It would be absurd to claim that Christian civilization ever achieved a golden age of social harmony and sexual bliss. It is easy to find eras in Christian history when church authorities were obsessed with sexual purity. But as Rieff recognizes, Christianity did establish a way to harness the sexual instinct, embed it within a community, and direct it in positive ways.

What makes our own era different from the past, says Rieff, is that we have ceased to believe in the Christian cultural framework, yet we have made it impossible to believe in any other that does what culture must do: restrain individual passions and channel them creatively toward communal purposes.

Rather, in the modern era, we have inverted the role of culture. Instead of teaching us what we must deprive ourselves of to be civilized, we have a society that tells us we find meaning and purpose in releasing ourselves from the old prohibitions.

Read it all. 

I developed the point further in this passage from The Benedict Option:

In speaking of how men and women of the early Christian era saw their bodies, historian Peter Brown says the body

was embedded in a cosmic matrix in ways that made its perception of itself profoundly unlike our own. Ultimately, sex was not the expression of inner needs, lodge in the isolated body. Instead, it was seen as the pulsing, through the body, of the same energies as kept the stars alive. Whether this pulse of energy came from benevolent gods of from malevolent demons (as many radical Christians believed) sex could never be seen as a thing for the isolated human body alone. 

Early Christianity’s sexual teaching not only comes from the words of Christ and the Apostle Paul, but more broadly, it emerges from the Bible’s anthropology. The human being bears the image of God, however tarnished by sin, and is the pinnacle of an order created and imbued with meaning by God.

In that order, man has a purpose. He is meant for something, to achieve certain ends. When Paul warned the Christians of Corinth that having sex with a prostitute meant that they were joining Jesus Christ to that prostitute, he was not speaking metaphorically. Because we belong to Christ as a unity of body, mind, and soul, how we use the body and the mind sexually is a very big deal.

Anything we do that falls short of perfect harmony with the will of God is sin. Sin is not merely rule-breaking, but failing to live in accord with the structure of reality itself.

The Christian who lives in reality will not join his body to another’s outside of the order God gives us. That means no sex outside of the covenant through which a man and a woman seal their love exclusively through Christ. In orthodox Christian teaching, the two really do become “one flesh” in a way that transcends the symbolic.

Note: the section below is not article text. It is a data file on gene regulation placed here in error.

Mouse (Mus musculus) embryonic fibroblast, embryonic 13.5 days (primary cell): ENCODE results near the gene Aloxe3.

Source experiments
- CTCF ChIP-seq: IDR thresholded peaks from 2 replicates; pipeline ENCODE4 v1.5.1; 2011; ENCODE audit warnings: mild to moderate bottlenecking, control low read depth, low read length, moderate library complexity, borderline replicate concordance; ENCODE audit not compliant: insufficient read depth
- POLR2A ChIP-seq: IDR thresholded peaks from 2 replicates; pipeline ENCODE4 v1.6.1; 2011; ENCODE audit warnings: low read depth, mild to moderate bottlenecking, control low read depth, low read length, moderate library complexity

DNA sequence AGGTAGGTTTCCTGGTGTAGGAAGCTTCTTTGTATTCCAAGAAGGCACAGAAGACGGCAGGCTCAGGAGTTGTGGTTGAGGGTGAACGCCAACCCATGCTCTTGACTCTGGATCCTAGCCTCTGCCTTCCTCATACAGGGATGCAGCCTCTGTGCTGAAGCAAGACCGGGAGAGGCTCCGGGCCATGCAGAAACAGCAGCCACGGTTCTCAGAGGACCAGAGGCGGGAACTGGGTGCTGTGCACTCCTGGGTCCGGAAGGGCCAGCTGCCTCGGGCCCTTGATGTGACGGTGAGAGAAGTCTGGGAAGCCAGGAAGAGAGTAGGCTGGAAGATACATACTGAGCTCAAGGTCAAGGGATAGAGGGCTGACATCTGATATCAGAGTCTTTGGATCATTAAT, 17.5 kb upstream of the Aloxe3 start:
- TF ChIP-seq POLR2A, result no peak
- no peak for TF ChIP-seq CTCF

If sex is made holy through the marriage covenant, then sex within marriage an icon of Christ’s relationship with His people, the church. It reveals the miraculous, life-giving power of spiritual communion, which occurs when a man and a woman—and only a man and a woman—give themselves to each other. That marriage could be unsexed is a total novelty in the Christian theological tradition.

“The significance of sexual difference has never before been contingent upon a creature’s preferences, or upon whether or not God gave it episodically to a particular creature to have certain preferences,” writes the Catholic theologian Christopher Roberts. He goes on to say that for Christians, the meaning of sexuality has always depended on its relationship to the created order and to eschatology—the ultimate end of man.

“As was particularly clear, perhaps for the first time in Luther, the fact of a sexually differentiated creation is reckoned to human beings as a piece of information from God about who and what it meant to be human,” writes Roberts.

Contrary to modern gender theory, the question is not Are we men or women? but How are we to be male and female together? The legitimacy of our sexual desire is limited by the givenness of nature. The facts of our biology are not incidental to our personhood. Marriage has to be sexually complementary because only the male-female pair mirrors the generativity of the divine order. “Male and female he made them,” says Genesis, revealing that complementarity is written into the nature of reality.

Easy divorce stretches the sacred bond of matrimony to the breaking point, but it does not deny complementarity. Gay marriage does. Similarly, transgenderism doesn’t merely bend, but breaks the biological and metaphysical reality of male and female. Everything in this debate (and many others between traditional Christianity and modernity) turns on how we answer the question: is the natural world and its limits a given, or are we free to do with it whatever we desire?

Understand what I’m saying here: the German Catholic bishops are not only rejecting an authoritative, binding teaching of the Magisterium, but they are also denying what traditional Christianity teaches is the structure of reality itself. This is why sex matters. The world doesn’t see it this way, but the Church is not the world. Well, outside of the German Catholic episcopate, it’s not.

UPDATE: A Catholic priest e-mails:

Just fyi, as bad as it is, only about one-third of the “leaders” referenced in the story were bishops. It was unclear or perhaps unreported how many bishops voted in favor of the proposal. A little quick math suggests that if all opposing and abstaining delegates were bishops, then at least a bit more than half the bishops present voted in favor.  As I said, it’s bad enough.

Yes, thank God it’s not as bad as I thought from reading Father Pokorsky’s report … but it’s almost as bad. Here is a more full account of what happened. The measure will likely be voted on by all the German bishops in 2022. So, no schism yet, but it’s drawing much closer.